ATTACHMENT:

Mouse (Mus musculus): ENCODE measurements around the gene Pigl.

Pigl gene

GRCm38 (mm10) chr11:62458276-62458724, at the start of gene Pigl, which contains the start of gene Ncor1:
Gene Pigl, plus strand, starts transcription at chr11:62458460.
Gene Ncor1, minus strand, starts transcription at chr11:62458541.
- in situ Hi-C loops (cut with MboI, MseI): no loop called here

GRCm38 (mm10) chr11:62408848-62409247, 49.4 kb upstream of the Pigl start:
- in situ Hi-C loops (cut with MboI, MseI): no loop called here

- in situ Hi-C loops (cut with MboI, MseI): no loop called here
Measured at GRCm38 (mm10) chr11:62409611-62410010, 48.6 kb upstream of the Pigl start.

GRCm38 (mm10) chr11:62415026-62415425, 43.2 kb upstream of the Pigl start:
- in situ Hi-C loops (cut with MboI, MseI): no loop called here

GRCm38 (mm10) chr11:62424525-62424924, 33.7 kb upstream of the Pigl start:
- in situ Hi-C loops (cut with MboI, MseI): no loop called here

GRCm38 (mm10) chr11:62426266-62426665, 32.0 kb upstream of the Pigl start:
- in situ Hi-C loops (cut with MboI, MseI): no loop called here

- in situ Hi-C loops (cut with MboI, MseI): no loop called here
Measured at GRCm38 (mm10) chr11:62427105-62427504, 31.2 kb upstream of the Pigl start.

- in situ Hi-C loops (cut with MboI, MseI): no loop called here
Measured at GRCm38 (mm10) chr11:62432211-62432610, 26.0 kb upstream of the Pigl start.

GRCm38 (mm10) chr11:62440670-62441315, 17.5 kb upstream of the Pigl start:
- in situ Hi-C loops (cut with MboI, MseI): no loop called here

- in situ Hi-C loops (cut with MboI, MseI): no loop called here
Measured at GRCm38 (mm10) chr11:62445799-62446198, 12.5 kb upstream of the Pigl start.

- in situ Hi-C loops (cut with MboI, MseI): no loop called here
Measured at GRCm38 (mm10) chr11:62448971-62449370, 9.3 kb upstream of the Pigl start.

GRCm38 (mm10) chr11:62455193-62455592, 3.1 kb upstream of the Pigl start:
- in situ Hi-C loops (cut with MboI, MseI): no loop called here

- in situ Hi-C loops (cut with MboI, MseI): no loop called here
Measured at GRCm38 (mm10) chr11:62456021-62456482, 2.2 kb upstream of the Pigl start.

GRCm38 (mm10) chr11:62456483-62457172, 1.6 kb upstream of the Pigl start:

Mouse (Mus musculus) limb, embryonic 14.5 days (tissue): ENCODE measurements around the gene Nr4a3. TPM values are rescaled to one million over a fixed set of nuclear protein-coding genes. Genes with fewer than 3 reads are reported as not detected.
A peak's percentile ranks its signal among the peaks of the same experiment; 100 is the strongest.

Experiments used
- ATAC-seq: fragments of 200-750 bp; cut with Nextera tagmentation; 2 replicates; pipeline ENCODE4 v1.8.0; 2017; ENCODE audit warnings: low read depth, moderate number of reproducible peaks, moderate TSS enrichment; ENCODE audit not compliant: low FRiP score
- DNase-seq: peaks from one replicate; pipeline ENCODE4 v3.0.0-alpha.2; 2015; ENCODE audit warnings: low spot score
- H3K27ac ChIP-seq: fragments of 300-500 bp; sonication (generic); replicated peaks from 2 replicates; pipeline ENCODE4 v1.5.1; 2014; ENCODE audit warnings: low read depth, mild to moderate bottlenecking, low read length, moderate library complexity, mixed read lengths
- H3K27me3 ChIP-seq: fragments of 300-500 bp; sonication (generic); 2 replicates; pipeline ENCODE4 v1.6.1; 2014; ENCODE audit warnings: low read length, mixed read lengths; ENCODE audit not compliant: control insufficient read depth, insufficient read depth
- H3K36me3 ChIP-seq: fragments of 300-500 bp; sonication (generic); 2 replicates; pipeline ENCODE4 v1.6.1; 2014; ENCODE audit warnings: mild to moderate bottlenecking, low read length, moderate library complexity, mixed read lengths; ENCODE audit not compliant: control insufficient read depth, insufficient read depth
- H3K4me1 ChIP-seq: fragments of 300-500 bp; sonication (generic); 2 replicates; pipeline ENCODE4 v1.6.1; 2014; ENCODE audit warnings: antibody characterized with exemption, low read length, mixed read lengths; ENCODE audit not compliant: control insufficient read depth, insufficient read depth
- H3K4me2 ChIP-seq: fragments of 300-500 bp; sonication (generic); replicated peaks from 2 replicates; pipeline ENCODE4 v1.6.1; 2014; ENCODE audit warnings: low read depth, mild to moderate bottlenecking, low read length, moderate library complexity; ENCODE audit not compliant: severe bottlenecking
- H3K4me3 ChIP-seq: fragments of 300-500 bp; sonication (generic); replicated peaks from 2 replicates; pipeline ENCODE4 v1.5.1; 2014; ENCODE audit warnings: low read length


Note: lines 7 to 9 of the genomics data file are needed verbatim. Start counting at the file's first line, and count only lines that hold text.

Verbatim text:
GRCm38 (mm10) chr11:62408848-62409247, 49.4 kb upstream of the Pigl start:
- in situ Hi-C loops (cut with MboI, MseI): no loop called here

- in situ Hi-C loops (cut with MboI, MseI): no loop called here